Adam and Eve (Dürer)
|Adam and Eve|
|Medium||Oil on panel|
|Dimensions||Two panels, each 209 cm × 81 cm (82 in × 32 in)|
|Location||Museo del Prado, Madrid|
Completed in 1507, the work followed a 1504 copper engraving by Dürer on the same subject, one which offered Dürer the opportunity to depict the ideal human figure. Painted in Nuremberg soon after his return from Venice, the panels were influenced by Italian art. Dürer's observations on his second trip to Italy provided him with new approaches to portraying the human form. Here, he depicts Adam and Eve at human scale—the first full-scale nude subjects in German painting.
Adam and Eve's first home was the Prague Castle, the property of collector Rudolf II. During the Thirty Years' War, armies plundered the castle and the panels came to be owned by Gustavus Adolphus of Sweden. His daughter, Christina, gave the work to Philip IV of Spain in 1654. Later King Charles III ordered in 1777 that the painting be hidden in the Real Academia de Bellas Artes de San Fernando. It arrived at its current home, Madrid's Museo del Prado, in 1827, but was not publicly displayed until 1833.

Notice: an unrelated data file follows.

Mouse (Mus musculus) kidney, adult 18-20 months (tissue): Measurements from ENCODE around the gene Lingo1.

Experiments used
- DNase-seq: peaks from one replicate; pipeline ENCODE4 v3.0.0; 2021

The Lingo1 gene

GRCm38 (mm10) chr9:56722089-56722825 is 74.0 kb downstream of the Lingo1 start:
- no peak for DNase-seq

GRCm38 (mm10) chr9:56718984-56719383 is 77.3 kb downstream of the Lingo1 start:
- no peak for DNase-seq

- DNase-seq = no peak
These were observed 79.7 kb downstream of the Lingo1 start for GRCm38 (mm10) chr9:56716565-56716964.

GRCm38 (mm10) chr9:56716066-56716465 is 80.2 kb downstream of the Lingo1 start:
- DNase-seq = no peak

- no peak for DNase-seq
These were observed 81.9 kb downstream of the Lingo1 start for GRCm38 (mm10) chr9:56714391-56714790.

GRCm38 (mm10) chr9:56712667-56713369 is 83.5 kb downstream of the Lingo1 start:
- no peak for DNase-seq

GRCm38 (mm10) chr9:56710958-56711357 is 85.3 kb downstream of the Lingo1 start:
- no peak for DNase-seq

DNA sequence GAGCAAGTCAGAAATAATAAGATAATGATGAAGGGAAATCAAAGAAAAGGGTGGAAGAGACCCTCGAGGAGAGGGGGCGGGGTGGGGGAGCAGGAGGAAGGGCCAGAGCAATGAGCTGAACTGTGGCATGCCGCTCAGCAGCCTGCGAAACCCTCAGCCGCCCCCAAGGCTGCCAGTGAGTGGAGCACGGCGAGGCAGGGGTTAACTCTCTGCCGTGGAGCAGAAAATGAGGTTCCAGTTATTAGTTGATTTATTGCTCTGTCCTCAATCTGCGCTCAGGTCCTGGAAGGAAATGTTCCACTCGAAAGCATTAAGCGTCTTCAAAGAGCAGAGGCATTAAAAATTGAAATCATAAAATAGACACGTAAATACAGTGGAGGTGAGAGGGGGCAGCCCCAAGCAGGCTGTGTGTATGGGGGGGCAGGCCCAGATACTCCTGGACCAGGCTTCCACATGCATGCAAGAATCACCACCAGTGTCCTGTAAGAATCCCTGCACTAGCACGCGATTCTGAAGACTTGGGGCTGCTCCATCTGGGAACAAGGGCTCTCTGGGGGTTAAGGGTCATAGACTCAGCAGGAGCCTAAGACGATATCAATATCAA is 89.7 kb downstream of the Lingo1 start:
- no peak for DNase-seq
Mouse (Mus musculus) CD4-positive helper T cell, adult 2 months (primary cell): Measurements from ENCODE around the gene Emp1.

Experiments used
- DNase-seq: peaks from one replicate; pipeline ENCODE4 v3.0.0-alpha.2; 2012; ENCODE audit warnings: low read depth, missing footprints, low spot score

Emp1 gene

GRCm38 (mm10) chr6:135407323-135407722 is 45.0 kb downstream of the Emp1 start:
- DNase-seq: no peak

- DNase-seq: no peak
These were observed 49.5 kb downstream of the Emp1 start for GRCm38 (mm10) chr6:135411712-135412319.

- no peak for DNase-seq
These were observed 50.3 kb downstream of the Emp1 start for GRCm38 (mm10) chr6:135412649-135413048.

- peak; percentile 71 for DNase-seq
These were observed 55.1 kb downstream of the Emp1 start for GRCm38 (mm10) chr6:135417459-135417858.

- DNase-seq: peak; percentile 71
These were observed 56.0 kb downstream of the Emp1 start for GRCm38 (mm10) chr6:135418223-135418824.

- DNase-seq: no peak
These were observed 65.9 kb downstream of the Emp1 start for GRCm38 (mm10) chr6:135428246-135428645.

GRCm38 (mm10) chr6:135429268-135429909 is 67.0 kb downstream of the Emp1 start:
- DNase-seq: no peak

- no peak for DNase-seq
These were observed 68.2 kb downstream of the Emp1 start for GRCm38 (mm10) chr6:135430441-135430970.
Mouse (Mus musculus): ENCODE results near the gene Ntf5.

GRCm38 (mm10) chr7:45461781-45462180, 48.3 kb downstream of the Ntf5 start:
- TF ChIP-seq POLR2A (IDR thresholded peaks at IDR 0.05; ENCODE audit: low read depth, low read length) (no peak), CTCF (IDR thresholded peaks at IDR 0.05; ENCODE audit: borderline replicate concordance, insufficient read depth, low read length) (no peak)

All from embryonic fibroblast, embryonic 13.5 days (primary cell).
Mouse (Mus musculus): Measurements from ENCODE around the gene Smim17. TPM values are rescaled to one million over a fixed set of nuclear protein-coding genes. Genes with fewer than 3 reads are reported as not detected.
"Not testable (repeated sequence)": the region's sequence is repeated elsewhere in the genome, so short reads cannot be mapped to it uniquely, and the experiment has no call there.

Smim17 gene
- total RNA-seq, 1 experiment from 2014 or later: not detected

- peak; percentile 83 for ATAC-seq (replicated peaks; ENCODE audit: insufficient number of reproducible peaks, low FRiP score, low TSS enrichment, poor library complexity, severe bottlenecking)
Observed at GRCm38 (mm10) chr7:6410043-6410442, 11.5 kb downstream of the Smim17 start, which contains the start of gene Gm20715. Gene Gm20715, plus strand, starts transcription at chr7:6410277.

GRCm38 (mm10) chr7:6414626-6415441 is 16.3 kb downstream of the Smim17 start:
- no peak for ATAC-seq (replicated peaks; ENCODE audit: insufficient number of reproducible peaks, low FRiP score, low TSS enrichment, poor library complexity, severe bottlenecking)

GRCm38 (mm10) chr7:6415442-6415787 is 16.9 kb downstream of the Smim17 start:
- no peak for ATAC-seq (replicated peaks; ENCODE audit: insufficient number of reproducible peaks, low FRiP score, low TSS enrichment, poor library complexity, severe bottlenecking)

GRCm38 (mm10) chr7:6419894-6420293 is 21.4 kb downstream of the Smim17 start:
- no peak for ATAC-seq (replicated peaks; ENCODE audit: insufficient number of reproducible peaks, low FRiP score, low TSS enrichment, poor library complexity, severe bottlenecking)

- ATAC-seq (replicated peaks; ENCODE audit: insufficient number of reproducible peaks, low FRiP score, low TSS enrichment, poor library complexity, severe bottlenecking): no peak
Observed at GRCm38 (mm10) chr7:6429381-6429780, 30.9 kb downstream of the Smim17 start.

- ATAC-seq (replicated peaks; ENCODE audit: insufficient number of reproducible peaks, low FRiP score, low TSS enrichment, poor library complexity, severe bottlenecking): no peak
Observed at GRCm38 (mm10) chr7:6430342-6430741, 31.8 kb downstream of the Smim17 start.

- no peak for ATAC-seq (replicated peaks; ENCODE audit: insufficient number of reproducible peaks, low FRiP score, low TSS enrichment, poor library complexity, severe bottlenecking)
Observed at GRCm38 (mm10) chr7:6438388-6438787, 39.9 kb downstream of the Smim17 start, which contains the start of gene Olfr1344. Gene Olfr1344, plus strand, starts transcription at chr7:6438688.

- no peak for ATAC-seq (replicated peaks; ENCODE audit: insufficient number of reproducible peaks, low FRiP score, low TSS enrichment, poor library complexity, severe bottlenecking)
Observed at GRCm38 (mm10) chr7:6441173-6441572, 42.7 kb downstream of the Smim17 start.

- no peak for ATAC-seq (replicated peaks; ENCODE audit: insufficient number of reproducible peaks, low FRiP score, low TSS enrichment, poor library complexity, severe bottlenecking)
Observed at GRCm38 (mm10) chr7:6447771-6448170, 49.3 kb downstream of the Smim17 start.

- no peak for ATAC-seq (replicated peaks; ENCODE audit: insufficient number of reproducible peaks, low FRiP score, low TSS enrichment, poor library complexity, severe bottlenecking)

- Nürnberg, Verlag Hans Carl. Dürer in Dublin: Engravings and woodcuts of Albrecht Dürer. Chester Beatty Library, 1983
- Hart, Vaughan. Navel Gazing. On Albrect Dürer's Adam and Eve (1504), The International Journal of Arts Theory and History, 2016, vol.12.1 pp.1-10